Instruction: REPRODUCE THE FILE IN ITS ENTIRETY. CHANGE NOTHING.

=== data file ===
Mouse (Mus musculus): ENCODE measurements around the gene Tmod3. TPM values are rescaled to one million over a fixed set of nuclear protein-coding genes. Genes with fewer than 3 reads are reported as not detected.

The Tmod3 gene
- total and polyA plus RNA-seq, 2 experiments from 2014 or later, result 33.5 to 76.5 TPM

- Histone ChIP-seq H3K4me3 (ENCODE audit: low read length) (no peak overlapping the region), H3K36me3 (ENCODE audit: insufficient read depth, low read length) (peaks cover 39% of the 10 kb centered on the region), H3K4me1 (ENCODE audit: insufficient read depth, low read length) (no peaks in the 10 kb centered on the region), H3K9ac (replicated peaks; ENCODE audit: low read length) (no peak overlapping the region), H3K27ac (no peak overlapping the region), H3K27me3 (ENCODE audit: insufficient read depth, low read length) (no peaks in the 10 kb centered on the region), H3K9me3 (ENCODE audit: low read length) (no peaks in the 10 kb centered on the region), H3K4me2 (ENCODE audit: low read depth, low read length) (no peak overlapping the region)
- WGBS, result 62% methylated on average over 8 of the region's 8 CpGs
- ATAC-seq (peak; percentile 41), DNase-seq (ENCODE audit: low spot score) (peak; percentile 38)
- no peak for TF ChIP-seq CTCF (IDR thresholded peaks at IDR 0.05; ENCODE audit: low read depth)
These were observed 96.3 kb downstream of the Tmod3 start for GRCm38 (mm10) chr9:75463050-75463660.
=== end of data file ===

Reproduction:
Mouse (Mus musculus): ENCODE measurements around the gene Tmod3. TPM values are rescaled to one million over a fixed set of nuclear protein-coding genes. Genes with fewer than 3 reads are reported as not detected.

The Tmod3 gene
- total and polyA plus RNA-seq, 2 experiments from 2014 or later, result 33.5 to 76.5 TPM

- Histone ChIP-seq H3K4me3 (ENCODE audit: low read length) (no peak overlapping the region), H3K36me3 (ENCODE audit: insufficient read depth, low read length) (peaks cover 39% of the 10 kb centered on the region), H3K4me1 (ENCODE audit: insufficient read depth, low read length) (no peaks in the 10 kb centered on the region), H3K9ac (replicated peaks; ENCODE audit: low read length) (no peak overlapping the region), H3K27ac (no peak overlapping the region), H3K27me3 (ENCODE audit: insufficient read depth, low read length) (no peaks in the 10 kb centered on the region), H3K9me3 (ENCODE audit: low read length) (no peaks in the 10 kb centered on the region), H3K4me2 (ENCODE audit: low read depth, low read length) (no peak overlapping the region)
- WGBS, result 62% methylated on average over 8 of the region's 8 CpGs
- ATAC-seq (peak; percentile 41), DNase-seq (ENCODE audit: low spot score) (peak; percentile 38)
- no peak for TF ChIP-seq CTCF (IDR thresholded peaks at IDR 0.05; ENCODE audit: low read depth)
These were observed 96.3 kb downstream of the Tmod3 start for GRCm38 (mm10) chr9:75463050-75463660.